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The Thought Police (thinkpol in Newspeak) is the secret police of Oceania in George Orwell's dystopian novel Nineteen Eighty-Four.
It is the job of the Thought Police to uncover and punish thoughtcrime and thought-criminals, using psychology and omnipresent surveillance from telescreens to find and eliminate members of society who were capable of the mere thought of challenging ruling authority. The government attempts to control not only the speech and actions, but also the thoughts of its subjects, labeling unapproved thoughts with the term thoughtcrime, or, in Newspeak, crimethink. It was the Thought Police that had arrested Winston and Julia. The Thought Police operate a false resistance movement in order to lure in disloyal Party members, before arresting them. It is unknown, however, if a genuine resistance movement exists. The Thought Police also move among the Proles, spreading false rumors and marking down and eliminating any individual deemed capable of rebellion against the Party or Independent thought. All Party members live their lives under constant supervision of the Thought Police. Every Party member has a Telescreen in his or her home, which the Thought Police uses to observe every single action, and takes note of anything that hints of unorthodox opinions or an inner struggle. When a Party member talks in their sleep, the words are carefully analyzed. The Thought Police also target and eliminate highly intelligent people, since they may come to realize how the Party is exploiting them. An example of this was of Syme, a developer of Newspeak, who, despite his fierce devotion to the Party, simply disappeared one day.
It also had much to do with Orwell's own "power of facing unpleasant facts", as he called it, and his willingness to criticize prevailing ideas which brought him into conflict with others and their "smelly little orthodoxies". Although Orwell described himself as a democratic socialist, many other socialists thought that his criticism of the Soviet Union under Joseph Stalin damaged the socialist cause.Contents [hide]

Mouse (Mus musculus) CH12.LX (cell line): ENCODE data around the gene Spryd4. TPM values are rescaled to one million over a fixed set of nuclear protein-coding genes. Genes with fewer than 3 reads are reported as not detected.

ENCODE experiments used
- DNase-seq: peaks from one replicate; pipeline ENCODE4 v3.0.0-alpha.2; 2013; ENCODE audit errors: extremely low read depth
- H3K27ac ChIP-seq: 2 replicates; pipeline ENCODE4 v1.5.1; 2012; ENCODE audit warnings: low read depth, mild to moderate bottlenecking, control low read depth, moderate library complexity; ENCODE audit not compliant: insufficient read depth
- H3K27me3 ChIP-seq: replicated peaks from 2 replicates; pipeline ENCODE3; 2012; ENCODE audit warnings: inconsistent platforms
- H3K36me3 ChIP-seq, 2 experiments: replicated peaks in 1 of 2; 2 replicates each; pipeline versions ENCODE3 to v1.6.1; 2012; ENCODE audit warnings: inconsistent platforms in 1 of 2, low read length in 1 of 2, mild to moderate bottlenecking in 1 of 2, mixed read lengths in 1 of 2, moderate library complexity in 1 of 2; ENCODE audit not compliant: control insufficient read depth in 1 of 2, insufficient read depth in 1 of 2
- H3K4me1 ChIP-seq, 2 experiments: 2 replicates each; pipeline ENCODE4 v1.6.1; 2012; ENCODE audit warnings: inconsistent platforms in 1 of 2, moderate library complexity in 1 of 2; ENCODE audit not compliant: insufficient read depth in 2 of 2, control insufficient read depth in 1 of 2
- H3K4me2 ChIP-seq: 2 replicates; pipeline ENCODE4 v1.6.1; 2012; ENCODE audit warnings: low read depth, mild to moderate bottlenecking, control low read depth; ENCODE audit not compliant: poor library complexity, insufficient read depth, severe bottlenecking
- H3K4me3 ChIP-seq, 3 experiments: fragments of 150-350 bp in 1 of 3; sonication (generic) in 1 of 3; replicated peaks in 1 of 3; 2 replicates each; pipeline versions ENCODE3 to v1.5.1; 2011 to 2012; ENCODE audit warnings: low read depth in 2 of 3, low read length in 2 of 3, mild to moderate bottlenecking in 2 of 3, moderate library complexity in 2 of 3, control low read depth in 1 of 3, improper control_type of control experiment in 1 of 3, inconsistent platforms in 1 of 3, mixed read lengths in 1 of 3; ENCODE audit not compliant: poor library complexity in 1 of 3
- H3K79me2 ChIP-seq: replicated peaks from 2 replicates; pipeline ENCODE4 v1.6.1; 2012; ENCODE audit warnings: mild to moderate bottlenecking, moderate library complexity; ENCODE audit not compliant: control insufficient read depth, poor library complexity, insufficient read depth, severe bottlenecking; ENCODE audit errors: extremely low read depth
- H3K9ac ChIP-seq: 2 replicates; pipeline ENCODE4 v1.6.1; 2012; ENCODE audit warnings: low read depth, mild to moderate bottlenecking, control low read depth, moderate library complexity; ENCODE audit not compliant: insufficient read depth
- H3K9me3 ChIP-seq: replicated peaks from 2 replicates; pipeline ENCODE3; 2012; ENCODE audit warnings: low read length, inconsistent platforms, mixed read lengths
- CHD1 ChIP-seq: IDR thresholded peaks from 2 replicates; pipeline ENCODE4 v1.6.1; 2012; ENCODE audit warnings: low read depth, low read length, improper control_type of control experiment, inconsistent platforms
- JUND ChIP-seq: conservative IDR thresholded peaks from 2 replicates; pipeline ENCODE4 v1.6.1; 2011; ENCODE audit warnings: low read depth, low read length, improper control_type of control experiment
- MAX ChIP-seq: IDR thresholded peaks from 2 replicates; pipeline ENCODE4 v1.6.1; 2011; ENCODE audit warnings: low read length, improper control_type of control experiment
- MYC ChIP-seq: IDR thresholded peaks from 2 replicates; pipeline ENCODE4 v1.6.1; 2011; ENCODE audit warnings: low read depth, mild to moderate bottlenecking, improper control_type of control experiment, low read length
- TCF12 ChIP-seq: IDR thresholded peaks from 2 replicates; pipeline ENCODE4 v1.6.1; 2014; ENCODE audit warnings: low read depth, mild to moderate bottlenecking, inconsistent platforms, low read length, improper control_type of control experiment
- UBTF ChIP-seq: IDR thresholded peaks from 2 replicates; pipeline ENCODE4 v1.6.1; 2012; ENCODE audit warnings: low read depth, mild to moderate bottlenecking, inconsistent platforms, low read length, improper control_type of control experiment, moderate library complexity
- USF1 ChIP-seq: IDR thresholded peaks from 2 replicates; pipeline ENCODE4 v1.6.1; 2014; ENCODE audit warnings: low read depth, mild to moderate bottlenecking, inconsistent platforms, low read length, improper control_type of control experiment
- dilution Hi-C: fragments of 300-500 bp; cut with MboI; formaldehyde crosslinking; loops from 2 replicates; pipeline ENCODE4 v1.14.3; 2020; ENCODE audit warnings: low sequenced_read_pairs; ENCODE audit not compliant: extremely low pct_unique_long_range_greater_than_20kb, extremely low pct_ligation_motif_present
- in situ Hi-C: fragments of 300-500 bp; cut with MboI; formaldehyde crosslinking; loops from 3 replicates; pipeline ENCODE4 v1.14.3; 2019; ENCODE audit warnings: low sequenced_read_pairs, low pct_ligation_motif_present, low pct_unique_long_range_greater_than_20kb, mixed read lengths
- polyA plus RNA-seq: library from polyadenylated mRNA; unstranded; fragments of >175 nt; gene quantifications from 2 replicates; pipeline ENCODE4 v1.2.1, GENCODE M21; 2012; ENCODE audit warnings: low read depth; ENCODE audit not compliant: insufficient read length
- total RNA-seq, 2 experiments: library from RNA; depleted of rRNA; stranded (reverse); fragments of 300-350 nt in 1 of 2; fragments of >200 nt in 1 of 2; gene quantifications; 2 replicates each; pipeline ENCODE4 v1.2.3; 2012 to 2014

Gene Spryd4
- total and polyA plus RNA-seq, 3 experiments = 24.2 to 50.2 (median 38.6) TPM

1 Other uses
2 Brain-scanning research
4 See also
5 External links
In the first half of the twentieth century, the Special Higher Police (Tokko) in Japan were sometimes known as the Thought Police.
The term "Thought Police", by extension, has come to refer to real or perceived enforcement of ideological correctness, or preemptive policing where a person is apprehended in anticipation of the possibility that they may commit a crime, in any modern or historical contexts.
In June 2009, CBS's 60 Minutes revealed that Carnegie Mellon University's Psychology Department and their associates in Germany, have developed ground-breaking technology that is able to scan the human brain, reading thoughts and intentions. .
^ Taylor, Kathleen; Brainwashing: The Science of Thought Control; p. 21; Oxford University Press, 2006, ISBN 0199204780, 9780199204786
^ Orwell, George; Orwell, Sonia; Angus, Ian; The Collected Essays, Journalism and Letters of George Orwell; pg. 460; David R. Godine Publisher, 2000; ISBN 1567921337, 9781567921335
List of fictional secret police and intelligence organizations
External links Look up thought police in Wiktionary, the free dictionary.
v • d • e
Nineteen Eighty-Four by George Orwell
Characters Winston Smith · Julia · O'Brien · Big Brother · Emmanuel Goldstein · Comrade Ogilvy · Syme
Places Nations of Nineteen Eighty-Four · Airstrip One · Room 101
Classes Inner Party · Outer Party · Proles · The Brotherhood
Ministries Ministry of Love · Ministry of Peace · Ministry of Plenty · Ministry of Truth
Concepts Ingsoc · Newspeak (wordlist) · Doublethink · Goodthink · Crimestop · Two + two = five · Thoughtcrime · Thought Police · Telescreen · Memory hole · The Theory and Practice of Oligarchical Collectivism · Two Minutes Hate · Hate week · Prolefeed · Prolesec · Unperson
Adaptations 1953 US TV · 1954 BBC TV · 1956 film · Diamond Dogs · 1984 film · 1999 parody · 2005 opera
Influence Nineteen Eighty-Four in popular media
Categories: Fictional intelligence agencies | Fictional law enforcement agencies | Nineteen Eighty-Four characters